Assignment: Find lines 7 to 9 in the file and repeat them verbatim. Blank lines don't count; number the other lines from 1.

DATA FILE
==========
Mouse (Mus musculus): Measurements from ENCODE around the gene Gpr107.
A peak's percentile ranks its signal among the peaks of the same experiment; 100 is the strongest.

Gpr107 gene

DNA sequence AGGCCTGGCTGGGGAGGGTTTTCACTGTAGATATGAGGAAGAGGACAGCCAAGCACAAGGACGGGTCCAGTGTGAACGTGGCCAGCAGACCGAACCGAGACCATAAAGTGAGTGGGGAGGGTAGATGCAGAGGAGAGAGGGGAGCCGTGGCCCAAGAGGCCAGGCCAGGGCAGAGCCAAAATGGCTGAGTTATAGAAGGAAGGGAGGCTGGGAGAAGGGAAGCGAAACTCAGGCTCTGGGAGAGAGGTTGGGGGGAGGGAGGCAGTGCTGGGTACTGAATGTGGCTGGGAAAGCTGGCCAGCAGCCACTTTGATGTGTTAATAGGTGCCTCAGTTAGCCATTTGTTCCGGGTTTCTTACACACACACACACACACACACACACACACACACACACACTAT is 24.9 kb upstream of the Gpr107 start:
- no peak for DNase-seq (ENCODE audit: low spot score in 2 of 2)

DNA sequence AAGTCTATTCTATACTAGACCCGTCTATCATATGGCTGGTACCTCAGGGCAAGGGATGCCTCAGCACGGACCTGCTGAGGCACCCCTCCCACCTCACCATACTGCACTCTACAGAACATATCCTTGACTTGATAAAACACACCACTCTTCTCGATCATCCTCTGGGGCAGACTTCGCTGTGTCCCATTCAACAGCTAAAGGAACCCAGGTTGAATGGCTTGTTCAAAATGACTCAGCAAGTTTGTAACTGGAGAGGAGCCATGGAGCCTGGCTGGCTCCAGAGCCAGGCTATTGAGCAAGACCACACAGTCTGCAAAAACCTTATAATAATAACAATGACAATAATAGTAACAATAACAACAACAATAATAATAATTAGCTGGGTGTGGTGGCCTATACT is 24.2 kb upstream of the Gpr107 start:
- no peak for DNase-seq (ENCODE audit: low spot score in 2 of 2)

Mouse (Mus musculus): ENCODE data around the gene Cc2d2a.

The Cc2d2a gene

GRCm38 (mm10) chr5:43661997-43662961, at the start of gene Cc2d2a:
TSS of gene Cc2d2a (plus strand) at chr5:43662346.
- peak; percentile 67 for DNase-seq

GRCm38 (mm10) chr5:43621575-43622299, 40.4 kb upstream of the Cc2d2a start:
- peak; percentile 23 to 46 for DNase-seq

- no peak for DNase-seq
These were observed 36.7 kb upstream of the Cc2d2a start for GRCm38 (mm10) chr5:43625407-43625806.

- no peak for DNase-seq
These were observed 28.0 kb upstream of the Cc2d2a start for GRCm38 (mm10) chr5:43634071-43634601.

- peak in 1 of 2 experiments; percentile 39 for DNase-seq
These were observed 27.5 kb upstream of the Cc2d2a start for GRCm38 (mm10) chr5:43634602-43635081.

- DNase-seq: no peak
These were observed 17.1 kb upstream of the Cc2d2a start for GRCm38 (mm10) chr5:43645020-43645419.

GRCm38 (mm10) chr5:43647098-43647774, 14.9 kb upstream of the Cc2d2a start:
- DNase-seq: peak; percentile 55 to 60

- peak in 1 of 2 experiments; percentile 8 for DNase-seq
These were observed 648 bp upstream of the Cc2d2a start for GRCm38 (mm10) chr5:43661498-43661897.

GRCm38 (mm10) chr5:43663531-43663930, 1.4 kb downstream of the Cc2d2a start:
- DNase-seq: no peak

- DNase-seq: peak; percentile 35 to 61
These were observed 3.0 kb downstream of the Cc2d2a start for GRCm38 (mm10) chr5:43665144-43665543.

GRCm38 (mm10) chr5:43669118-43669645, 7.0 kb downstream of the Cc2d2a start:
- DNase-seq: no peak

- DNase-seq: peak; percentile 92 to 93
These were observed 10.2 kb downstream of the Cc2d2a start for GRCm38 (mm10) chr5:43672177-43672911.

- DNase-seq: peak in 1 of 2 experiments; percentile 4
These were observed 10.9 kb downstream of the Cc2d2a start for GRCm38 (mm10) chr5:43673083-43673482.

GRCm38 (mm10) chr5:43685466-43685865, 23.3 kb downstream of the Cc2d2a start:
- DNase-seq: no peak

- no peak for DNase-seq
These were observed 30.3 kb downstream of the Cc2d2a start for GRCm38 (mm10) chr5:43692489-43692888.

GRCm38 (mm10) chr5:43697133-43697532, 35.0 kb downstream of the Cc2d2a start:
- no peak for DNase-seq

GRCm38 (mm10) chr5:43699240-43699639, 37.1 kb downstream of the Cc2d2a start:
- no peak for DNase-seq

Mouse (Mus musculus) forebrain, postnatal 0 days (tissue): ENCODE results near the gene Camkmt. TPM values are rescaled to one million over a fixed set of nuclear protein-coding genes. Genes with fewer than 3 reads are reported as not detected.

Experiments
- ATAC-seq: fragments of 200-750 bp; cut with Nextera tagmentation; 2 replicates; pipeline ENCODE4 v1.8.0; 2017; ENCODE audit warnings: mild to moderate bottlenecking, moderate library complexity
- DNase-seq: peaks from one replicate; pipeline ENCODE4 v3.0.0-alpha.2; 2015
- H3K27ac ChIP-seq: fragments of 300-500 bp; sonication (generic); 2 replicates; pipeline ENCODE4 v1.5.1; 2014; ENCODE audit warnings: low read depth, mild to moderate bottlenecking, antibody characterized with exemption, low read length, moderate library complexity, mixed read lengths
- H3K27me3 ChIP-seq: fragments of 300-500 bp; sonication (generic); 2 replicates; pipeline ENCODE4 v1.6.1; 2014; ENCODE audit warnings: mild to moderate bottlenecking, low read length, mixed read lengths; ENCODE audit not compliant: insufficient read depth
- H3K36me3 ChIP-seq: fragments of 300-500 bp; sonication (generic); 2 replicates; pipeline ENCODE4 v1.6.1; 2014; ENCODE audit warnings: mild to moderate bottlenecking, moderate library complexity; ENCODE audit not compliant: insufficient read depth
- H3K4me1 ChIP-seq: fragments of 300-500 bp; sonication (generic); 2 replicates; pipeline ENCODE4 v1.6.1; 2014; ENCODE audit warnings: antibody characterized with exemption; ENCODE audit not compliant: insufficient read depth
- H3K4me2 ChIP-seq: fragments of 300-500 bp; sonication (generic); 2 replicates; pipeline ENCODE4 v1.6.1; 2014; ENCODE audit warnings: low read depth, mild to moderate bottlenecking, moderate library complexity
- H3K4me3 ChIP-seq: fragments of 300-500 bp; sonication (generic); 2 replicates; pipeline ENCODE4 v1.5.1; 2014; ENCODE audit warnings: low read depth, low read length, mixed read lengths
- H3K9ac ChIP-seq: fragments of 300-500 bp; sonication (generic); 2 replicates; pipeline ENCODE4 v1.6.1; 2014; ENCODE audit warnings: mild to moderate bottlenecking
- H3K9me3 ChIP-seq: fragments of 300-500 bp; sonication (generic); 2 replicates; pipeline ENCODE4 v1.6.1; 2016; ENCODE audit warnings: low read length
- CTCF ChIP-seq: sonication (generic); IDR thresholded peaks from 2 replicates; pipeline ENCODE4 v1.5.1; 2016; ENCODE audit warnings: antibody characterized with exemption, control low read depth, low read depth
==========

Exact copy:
- no peak for DNase-seq (ENCODE audit: low spot score in 2 of 2)

Mouse (Mus musculus): ENCODE data around the gene Cc2d2a.

The Cc2d2a gene